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Patricia Barletta
Patricia Barletta
Patricia Barletta
Patricia Barletta

Behind the Book: Stonehenge

Moon Bright: The Auriano Curse

Mystery surrounds Stonehenge, the ancient circle of stones on the Salisbury plain. There it sits, rising up in the middle of a large area of open grassland. Speculation about why it was built have stumped scholars for hundreds of years. Legends about fertility rites, sacrifice, and even magic have grown up around it. The huge size of the stones and their placement in such an exact manner raise questions about the builders and the manner in which they transported and set the stones into the ground. Maybe, it wasn’t built by earthlings. Maybe it was built by aliens from some other galaxy. Or maybe, those legends about lost magic really are true. Could the Druids, who might or might not have had some magical power, have built it?

That question spurred my imagination to set the climax of Moon Bright at Stonehenge. Where better to have a showdown among the evil sorceress Nulkana, the Lord High of the Legion of Baal, a Druid, and a cursed princess? But I was curious about the real reason for the existence of Stonehenge, so I did some research. I discovered that the monoliths were set in place long before the Druids as a sect of wisemen/priests came into existence. While historians aren’t exactly sure who built it, they have ascertained that it is many thousands of years old. They have also discovered that it is a sort of calendar.
Back before we had workdays and weekends, and banks and insurance companies gave away free calendars, people wanted to mark the passing of the seasons in order to plant and harvest their crops and hunt at the best time of year. They had learned that two days every year, one in the warm season and one in the cold season, night and day last an equal amount of time. Those were the equinoxes. They also learned that on one day in the summer, daylight lasted the longest, and on one day in the winter, it was the shortest — the summer and winter solstices. If your life depended on knowing the best time to grow and hunt food, you might want to create a permanent place to mark these special days, so these ancient people placed stones in the ground to observe them. Site lines within the ring of stones to the rising of the sun and moon were discovered as far aback as the sixteenth or seventeenth century. Scholars also learned that Stonehenge marked the eclipses of the sun and moon, both very frightening occurrences if you had no idea how they came about. If you were a wise man back in prehistoric times, knowing when one of those phenomenon would take place would make you very powerful, for you could use that prediction as a way of proving your power over the celestial bodies.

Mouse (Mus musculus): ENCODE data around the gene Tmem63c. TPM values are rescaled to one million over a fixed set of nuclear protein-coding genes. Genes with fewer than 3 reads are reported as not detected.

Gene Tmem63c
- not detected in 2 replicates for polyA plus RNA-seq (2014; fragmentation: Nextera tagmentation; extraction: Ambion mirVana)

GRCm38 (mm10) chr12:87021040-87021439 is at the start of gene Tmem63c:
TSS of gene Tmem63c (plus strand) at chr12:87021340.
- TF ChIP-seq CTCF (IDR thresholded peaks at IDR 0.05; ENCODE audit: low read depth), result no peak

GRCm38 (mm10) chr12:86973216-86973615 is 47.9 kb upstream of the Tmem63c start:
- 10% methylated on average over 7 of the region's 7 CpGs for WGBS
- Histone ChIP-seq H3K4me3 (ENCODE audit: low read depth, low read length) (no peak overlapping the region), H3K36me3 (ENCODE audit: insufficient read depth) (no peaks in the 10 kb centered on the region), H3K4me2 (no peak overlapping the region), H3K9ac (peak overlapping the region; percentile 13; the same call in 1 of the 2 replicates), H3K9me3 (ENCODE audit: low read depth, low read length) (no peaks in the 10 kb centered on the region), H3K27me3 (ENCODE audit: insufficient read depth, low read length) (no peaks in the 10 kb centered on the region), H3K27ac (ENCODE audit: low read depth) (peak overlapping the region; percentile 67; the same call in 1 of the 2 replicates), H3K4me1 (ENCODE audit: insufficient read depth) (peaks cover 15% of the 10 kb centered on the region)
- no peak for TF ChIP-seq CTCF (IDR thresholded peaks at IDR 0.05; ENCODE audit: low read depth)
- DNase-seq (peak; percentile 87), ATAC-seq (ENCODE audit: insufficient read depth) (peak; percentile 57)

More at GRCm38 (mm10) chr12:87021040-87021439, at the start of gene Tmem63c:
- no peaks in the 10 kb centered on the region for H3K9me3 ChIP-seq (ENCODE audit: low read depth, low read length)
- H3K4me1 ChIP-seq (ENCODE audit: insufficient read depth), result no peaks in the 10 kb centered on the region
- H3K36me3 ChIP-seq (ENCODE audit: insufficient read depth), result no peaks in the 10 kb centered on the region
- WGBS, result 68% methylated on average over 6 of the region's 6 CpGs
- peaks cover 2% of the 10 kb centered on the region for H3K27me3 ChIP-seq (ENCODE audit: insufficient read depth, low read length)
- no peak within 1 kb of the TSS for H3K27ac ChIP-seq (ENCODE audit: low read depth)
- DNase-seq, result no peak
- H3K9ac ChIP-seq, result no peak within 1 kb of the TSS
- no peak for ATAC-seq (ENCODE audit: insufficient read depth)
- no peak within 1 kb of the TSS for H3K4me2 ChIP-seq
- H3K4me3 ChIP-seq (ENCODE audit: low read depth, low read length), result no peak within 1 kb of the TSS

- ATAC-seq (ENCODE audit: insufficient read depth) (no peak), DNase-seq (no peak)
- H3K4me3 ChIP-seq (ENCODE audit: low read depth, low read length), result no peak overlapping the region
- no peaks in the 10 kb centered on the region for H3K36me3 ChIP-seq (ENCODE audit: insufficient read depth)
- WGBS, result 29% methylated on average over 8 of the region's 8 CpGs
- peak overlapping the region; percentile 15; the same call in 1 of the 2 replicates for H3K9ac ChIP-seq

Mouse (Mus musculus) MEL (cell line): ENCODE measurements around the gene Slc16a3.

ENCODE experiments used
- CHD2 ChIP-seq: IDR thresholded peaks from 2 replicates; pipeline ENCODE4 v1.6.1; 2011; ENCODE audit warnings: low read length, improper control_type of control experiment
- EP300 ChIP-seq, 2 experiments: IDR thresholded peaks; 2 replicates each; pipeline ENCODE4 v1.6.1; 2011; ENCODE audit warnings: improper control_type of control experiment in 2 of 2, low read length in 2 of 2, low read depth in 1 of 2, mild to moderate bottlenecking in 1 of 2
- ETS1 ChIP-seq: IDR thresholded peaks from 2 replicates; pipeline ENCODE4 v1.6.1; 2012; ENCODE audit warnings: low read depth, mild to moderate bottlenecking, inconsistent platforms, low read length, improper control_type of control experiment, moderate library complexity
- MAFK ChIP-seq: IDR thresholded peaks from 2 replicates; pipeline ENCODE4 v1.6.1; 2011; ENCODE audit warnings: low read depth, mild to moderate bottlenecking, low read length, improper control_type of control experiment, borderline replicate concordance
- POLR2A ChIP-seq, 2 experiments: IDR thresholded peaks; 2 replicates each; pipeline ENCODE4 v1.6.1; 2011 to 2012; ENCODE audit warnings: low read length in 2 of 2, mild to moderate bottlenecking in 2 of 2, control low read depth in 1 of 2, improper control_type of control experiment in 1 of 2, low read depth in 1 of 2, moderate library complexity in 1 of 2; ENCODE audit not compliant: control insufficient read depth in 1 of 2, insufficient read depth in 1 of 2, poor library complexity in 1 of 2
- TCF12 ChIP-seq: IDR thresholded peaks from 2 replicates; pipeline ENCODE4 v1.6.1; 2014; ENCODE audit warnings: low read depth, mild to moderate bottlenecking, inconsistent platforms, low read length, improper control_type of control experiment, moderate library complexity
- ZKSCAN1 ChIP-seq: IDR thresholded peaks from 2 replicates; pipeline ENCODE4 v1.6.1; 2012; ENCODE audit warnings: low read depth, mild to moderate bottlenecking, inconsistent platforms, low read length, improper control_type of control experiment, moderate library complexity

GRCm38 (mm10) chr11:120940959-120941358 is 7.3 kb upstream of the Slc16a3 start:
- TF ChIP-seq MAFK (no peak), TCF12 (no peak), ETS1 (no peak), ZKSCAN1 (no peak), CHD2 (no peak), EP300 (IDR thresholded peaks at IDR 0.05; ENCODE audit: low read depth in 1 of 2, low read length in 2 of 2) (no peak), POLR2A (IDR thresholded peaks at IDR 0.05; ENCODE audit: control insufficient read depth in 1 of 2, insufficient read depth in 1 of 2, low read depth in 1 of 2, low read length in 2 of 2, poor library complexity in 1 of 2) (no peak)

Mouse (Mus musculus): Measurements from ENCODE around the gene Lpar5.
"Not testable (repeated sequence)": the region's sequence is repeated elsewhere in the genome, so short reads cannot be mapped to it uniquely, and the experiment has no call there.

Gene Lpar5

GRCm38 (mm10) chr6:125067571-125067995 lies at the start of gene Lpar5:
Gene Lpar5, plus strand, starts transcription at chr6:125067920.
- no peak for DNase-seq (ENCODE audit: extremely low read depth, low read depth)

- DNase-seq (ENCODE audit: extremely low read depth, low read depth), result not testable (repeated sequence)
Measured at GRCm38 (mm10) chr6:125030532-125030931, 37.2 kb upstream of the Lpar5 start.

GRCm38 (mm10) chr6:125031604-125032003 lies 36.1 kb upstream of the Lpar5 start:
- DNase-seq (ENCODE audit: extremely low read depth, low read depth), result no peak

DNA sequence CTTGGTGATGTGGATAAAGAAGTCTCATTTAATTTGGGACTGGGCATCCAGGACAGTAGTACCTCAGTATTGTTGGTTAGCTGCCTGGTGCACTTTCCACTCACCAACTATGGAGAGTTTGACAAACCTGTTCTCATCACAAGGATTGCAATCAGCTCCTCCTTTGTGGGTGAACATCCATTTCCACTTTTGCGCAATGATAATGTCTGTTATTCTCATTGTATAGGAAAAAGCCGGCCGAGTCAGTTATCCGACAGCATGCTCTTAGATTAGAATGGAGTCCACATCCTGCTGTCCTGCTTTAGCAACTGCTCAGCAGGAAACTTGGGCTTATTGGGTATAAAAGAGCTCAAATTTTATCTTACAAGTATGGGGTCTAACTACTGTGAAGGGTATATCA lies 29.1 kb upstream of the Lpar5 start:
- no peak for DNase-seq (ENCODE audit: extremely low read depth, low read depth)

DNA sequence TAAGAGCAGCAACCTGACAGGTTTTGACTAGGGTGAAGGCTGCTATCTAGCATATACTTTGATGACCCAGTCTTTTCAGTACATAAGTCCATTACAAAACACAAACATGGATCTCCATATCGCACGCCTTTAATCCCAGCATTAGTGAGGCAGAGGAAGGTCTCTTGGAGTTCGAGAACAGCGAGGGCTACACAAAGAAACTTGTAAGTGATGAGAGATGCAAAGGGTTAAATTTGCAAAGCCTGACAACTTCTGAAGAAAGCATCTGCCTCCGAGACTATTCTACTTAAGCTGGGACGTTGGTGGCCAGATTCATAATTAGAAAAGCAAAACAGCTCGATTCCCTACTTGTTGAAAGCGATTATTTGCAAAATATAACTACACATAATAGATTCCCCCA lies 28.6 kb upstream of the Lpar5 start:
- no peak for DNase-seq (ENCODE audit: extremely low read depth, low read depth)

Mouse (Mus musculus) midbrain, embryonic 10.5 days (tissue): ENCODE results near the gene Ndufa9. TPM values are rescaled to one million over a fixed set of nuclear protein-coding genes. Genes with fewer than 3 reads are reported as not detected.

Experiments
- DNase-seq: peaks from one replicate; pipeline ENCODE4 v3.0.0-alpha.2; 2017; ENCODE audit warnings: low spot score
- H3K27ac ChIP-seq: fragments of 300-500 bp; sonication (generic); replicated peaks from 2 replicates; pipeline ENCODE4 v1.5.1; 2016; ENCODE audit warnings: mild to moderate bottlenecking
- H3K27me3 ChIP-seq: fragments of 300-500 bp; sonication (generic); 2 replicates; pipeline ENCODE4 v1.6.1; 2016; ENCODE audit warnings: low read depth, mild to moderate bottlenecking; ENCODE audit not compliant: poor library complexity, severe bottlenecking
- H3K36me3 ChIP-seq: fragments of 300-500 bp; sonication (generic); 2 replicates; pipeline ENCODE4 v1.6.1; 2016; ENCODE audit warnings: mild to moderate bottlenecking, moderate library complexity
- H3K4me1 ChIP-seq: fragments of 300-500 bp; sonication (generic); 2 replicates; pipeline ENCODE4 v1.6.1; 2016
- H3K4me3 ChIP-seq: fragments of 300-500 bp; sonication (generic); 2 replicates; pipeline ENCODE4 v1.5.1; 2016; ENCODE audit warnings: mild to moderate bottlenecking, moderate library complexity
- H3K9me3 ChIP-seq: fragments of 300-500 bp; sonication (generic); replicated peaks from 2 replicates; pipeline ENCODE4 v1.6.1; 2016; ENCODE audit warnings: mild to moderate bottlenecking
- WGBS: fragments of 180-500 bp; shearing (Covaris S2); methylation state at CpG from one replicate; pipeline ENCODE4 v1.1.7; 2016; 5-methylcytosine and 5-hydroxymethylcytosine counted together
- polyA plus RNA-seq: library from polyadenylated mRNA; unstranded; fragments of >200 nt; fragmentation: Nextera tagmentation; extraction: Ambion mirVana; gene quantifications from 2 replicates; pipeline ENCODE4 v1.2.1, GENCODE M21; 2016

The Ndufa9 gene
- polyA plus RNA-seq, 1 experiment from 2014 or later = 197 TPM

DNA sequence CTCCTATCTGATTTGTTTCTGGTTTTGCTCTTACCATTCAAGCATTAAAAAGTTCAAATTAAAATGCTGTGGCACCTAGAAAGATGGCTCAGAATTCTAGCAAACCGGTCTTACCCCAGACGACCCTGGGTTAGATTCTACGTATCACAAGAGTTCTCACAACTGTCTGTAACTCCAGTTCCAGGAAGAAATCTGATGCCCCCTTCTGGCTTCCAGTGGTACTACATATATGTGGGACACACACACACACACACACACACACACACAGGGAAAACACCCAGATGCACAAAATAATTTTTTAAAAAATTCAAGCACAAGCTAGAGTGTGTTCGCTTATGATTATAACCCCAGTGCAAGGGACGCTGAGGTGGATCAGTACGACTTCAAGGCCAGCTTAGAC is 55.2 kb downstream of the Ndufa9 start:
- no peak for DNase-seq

Archeologists have discovered that the area around the standing stones contains burial mounds and cremation sites. The remains of a building have been found, although its use has yet to be discerned. A ceremonial avenue leads from the River Avon to the stones, which suggests that it was used for observances and celebrations of large numbers of people. Other smaller circles of holes nearby have also been discovered and lead archeologists to speculate that the standing stones were the focal point of a complex of structures. I’m sure that as research goes on, more and more will be discovered about the purpose and use of the site. But even as we learn more, we can still be in awe of the ingenuity and intelligence of the people who built it. And our imagination can still conjure up scenes of magic and fantasy.

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